According to Process Explorer running on XP x64, native 64-bit processes get "Hardware" DEP status, with the default Windows settings 32-bit processes get "None".
If you launch a 32-bit app which spawns a 64-bit process, then the 32-bit app gets "None" for DEP, and the spawned 64-bit process gets "Software" for DEP.
(An example is cmd.exe launched by the Sourceforge app "Console" as an alternative command prompt.)
"Hardware" DEP is not limited to Windows processes alone, Ultramon 2.6, Process Explorer, File Monitor, Registry Monitor and the ATI Catalyst control panel processes all get "Hardware" for DEP status.
Change the default Windows DEP settings from:
"Turn on DEP for essential Windows programs and services only"
"Turn on DEP for all programs and services except those I select"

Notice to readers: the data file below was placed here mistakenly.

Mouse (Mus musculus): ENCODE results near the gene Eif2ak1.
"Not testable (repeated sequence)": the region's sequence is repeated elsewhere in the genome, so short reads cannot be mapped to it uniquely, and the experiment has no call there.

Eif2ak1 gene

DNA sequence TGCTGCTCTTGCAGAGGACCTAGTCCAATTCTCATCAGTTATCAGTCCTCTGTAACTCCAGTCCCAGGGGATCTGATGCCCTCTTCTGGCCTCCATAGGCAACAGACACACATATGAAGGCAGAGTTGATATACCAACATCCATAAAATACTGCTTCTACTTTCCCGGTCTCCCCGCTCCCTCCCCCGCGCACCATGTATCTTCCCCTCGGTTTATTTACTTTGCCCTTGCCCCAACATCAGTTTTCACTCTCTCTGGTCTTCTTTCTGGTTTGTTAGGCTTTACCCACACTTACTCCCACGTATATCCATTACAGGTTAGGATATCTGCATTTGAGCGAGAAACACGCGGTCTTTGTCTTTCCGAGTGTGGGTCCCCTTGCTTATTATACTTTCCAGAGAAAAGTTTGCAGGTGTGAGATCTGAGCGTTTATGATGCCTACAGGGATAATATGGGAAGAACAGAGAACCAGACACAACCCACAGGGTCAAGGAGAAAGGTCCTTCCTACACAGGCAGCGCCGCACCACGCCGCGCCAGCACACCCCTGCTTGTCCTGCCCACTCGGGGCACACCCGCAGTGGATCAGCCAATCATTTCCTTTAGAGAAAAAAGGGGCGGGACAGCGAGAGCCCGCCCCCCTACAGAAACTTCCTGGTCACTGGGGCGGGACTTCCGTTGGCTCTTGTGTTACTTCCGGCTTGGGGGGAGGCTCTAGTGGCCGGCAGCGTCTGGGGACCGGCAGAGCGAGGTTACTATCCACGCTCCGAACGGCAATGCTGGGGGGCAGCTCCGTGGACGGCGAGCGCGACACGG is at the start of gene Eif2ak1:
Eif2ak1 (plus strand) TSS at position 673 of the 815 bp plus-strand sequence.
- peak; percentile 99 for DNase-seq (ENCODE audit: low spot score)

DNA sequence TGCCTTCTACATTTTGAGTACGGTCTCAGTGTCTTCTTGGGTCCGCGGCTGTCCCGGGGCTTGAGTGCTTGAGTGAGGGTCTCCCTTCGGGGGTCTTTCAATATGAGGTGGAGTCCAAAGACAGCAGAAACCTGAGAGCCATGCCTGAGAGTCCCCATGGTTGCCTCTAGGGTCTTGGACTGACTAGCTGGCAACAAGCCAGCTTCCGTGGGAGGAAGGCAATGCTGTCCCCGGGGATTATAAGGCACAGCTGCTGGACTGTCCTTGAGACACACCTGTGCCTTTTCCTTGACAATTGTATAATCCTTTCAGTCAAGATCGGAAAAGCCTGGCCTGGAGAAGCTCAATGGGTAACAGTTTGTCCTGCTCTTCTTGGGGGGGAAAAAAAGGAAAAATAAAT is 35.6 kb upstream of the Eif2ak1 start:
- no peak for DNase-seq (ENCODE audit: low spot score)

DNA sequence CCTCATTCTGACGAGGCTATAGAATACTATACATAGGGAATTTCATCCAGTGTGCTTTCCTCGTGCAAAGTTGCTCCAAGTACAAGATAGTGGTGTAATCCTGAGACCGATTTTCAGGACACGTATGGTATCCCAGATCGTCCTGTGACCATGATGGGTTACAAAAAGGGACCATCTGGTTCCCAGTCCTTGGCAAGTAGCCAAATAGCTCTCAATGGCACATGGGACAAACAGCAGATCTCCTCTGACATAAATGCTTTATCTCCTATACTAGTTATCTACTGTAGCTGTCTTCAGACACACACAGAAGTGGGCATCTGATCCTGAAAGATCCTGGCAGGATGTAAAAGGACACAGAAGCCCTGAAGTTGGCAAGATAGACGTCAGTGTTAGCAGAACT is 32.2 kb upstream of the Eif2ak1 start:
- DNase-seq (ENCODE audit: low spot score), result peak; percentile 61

and all 32-bit processes get "Software" for their DEP status.
Some of the apps/processes I tested were...
Avast! 4.6 (ashDisp, ashMaiSv, ashServ, ashWebSv, aswUpdSv)
Tiny Firewall 64 (amon, rtshoo~1, UmxAgent, AmxCfg, AmxFwHlp, umxlu, UmxPol, UmxTray)
Internet Explorer 32-bit
ATI Catalyst control panel (ati2evxx, atiptaxx)
Ultramon 2.6 (UltraMon, UltraMonTaskbar)
Internet Explorer 64-bit
cmd.exe (plus all Windows processes)
So there does appear to me to be a functional difference in the degree of DEP support in 32-bit and 64-bit processes.
I believe the emulation of 32-bit apps on a 64-bit OS is at the OS level, not the hardware level - the CPU architecture has no bearing on it (it just allows 32-bit OS's to run natively as well as 64-bit OS's).